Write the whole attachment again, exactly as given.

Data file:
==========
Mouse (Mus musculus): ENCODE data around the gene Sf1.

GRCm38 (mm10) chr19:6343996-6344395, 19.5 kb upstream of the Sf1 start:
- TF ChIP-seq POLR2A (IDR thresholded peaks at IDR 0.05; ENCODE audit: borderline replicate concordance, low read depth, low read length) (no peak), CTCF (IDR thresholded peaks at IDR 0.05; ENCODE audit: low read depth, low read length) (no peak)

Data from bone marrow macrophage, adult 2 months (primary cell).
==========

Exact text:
Mouse (Mus musculus): ENCODE data around the gene Sf1.

GRCm38 (mm10) chr19:6343996-6344395, 19.5 kb upstream of the Sf1 start:
- TF ChIP-seq POLR2A (IDR thresholded peaks at IDR 0.05; ENCODE audit: borderline replicate concordance, low read depth, low read length) (no peak), CTCF (IDR thresholded peaks at IDR 0.05; ENCODE audit: low read depth, low read length) (no peak)

Data from bone marrow macrophage, adult 2 months (primary cell).